View Farm deaths in Northern Ireland (2008-13) in a full screen mapBy Kathryn Torney
FALLS, slurry fumes, animal attacks and equipment accidents have claimed the lives of 40 people on Northern Ireland’s farms in the last five and a half years.
As one grieving Co Down family prepares to bury one of the youngest victims of a farm tragedy tomorrow, The Detail has analysed and mapped the deaths which have taken place since the start of 2008.
Ten-year-old Aaron Macauley died on Tuesday of this week as the result of an accident on his family farm in Castlewellan, Co Down.
The schoolboy suffered fatal injuries when he was thrown from the cab of a loading shovel.
His older brother Matthew, who was in the cab with him, has since been released from hospital.
Aaron’s family asked the Presbyterian Church to release the photograph of Aaron and his siblings below and said that they believed “Aaron’s expression captures perfectly his lively and fun filled personality.”
Speaking earlier this week, South Down MP Margaret Ritchie said: “This is a terrible tragedy and my sympathies and condolences are with the family, friends and local community who I am sure are in a state of distress following their terrible loss.”THE FIGURES
The Detail requested a breakdown of Northern Ireland’s farm deaths for the last five years. The Health and Safety Executive for Northern Ireland (HSENI) provided data for the deaths from January 2008 to the present day.
The full data provided by the HSENI is available in Excel format below this article.
The list shows a devastating death toll which stretches across Northern Ireland.
Falls from a height, equipment accidents and animals killing farm staff are among the disturbing incidents which claimed the lives of 40 people.
Many of the victims were farmers aged over 60 (63%) – but the deaths also include an eight-year-old girl crushed by a land roller being towed by a tractor driven by her father in Co Tyrone.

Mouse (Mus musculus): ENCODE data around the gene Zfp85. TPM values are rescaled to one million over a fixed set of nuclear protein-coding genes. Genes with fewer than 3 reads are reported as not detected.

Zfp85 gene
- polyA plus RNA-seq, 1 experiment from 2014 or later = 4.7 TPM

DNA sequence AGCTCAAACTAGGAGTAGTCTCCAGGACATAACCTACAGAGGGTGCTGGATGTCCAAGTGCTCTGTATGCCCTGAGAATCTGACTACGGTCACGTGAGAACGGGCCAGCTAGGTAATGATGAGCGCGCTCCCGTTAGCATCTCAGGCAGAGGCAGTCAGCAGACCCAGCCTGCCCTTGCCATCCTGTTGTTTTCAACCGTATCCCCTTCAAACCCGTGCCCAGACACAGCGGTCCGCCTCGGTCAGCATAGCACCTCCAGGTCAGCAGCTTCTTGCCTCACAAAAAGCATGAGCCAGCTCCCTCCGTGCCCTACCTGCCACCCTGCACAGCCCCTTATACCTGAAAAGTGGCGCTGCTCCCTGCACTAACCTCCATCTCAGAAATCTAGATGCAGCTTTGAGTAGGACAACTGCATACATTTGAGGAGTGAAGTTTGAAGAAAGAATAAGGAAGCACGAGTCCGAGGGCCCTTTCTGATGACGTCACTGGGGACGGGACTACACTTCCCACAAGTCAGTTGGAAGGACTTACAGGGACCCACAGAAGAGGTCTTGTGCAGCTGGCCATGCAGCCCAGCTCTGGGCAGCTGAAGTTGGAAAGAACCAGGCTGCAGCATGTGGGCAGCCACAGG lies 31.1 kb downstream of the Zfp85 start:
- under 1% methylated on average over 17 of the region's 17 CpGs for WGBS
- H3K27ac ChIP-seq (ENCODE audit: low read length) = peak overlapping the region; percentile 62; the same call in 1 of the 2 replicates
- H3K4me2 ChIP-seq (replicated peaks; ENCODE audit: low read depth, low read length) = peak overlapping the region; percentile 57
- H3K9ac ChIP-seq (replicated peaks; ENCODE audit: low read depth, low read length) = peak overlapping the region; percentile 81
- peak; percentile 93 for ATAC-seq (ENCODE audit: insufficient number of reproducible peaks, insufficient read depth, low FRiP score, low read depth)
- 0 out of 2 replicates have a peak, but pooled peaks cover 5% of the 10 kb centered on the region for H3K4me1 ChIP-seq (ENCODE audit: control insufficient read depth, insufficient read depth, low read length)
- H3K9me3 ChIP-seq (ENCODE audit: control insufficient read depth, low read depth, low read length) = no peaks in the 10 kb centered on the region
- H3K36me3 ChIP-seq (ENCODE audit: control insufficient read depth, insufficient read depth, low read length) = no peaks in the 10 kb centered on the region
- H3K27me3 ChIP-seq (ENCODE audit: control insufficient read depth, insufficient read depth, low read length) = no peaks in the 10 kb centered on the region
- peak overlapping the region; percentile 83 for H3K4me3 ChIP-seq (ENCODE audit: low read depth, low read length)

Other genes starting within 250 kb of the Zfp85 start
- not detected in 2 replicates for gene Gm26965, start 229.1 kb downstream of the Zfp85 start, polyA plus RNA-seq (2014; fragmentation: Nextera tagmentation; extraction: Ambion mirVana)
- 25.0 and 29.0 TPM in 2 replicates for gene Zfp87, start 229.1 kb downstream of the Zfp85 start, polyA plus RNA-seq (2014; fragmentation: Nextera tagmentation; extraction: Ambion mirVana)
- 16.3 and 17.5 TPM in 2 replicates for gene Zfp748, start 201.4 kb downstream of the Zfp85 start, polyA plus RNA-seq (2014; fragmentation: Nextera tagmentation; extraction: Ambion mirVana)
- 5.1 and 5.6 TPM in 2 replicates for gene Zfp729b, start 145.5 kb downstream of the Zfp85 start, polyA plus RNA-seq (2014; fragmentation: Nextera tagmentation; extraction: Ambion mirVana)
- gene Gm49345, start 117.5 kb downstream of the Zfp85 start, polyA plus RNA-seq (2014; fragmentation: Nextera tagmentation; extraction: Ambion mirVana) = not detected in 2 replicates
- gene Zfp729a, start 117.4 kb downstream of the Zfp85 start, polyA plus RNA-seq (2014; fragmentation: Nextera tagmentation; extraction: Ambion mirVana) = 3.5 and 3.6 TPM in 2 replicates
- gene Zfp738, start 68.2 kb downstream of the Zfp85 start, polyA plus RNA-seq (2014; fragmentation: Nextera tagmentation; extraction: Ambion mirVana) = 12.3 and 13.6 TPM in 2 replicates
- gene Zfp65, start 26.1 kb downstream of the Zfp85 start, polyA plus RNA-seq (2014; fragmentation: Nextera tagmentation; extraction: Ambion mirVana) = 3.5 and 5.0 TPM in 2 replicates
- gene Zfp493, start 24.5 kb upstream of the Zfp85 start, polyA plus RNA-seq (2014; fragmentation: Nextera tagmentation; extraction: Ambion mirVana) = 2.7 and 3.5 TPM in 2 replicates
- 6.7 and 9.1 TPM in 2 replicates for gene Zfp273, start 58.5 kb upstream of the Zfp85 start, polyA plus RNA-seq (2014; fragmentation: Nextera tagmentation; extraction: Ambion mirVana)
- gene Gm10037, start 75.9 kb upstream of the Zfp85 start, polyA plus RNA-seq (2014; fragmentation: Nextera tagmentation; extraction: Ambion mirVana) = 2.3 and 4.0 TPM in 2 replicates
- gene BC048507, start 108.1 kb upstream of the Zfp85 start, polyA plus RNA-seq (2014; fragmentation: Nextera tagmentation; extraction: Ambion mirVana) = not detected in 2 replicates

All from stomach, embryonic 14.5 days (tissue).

Farmers were killed by bulls and other livestock – including a 67-year-old female farmer who was attacked by a freshly calved cow on her out-farm in Co Fermanagh in 2011.
There were also deaths caused by falls from roofs and others were killed by poisonous slurry fumes.
Of those people who died between January 2008 and this week:
- 16 were killed by farm equipment, including vehicles.
- 10 deaths were caused by falls.
- 9 died in animal-related incidents.
- 6 people died from slurry fumes.
The figures add up to 41 deaths as we classed one incident as being in both the fall and equipment categories.
One of the most high profile incidents was in September 2012 when Ulster rugby player Nevin Spence (22), his father Noel (58) and brother Graham (30) died in an underground slurry tank accident on their family farm near Hillsborough.
The tragedy began with an attempt to rescue the family dog from the tank.SAFETY CAMPAIGN
Farming is a vital part of the Northern Ireland economy and provides employment to around 47,000 people across 24,500 farms.
It has to deal with a disproportionate number of deaths compared to other industries.
In response to the worsening situation, a Farm Safety Partnership was launched in May 2012.
It is made up of representatives from the HSENI, the Department of Agriculture and Rural Development (DARD), the Ulster Farmers’ Union, the National Farmers’ Union Mutual and the Young Farmers’ Clubs of Ulster.
An action plan has been developed with the aim of driving up health and safety standards on farms and strive to significantly reduce work-related deaths, injuries and illnesses.
Four key risk areas have been established under the SAFE heading – slurry, animals, falls and equipment.
HSENI is the lead body responsible for the promotion and enforcement of health and safety at work standards in Northern Ireland.
In July of this year, HSENI reminded farmers to put safety first when working with livestock over the summer and warned that 19 farmers lost their lives over the last 10 years as a result of incidents involving animals.
Head of HSENI’s Farm Safety Team, Malcolm Downey, said: “Before you start, take a moment to think about the animals you are working with.
“Don’t let familiarity with individual cattle lead to complacency. Look out for warning signs of animal aggression, especially in bulls and newly calved cows and heifers.
“Remember, if your animals have not been handled frequently, or if you are undertaking certain jobs such as veterinary work, risks may also increase considerably.
“Always make sure workers are trained and competent and never put an inexperienced handler or a child at risk with cattle.”
The HESNI also runs a ‘Be Aware Kids’ campaign.
It has developed a primary school teacher resource pack, a number of educational booklets for children and their parents, a farm safety board game and a farm safety website. It also conducts talks and presentations in many rural primary schools.
To find out more about the HSENI’s farm safety campaign, click here.
© The Detail 2013